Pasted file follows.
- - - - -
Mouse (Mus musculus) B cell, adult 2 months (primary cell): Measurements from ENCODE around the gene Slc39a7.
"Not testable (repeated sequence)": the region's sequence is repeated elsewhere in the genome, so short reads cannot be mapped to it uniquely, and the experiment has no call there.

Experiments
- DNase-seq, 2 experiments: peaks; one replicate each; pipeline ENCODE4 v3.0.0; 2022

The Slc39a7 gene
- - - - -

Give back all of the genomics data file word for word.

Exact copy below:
Mouse (Mus musculus) B cell, adult 2 months (primary cell): Measurements from ENCODE around the gene Slc39a7.
"Not testable (repeated sequence)": the region's sequence is repeated elsewhere in the genome, so short reads cannot be mapped to it uniquely, and the experiment has no call there.

Experiments
- DNase-seq, 2 experiments: peaks; one replicate each; pipeline ENCODE4 v3.0.0; 2022

The Slc39a7 gene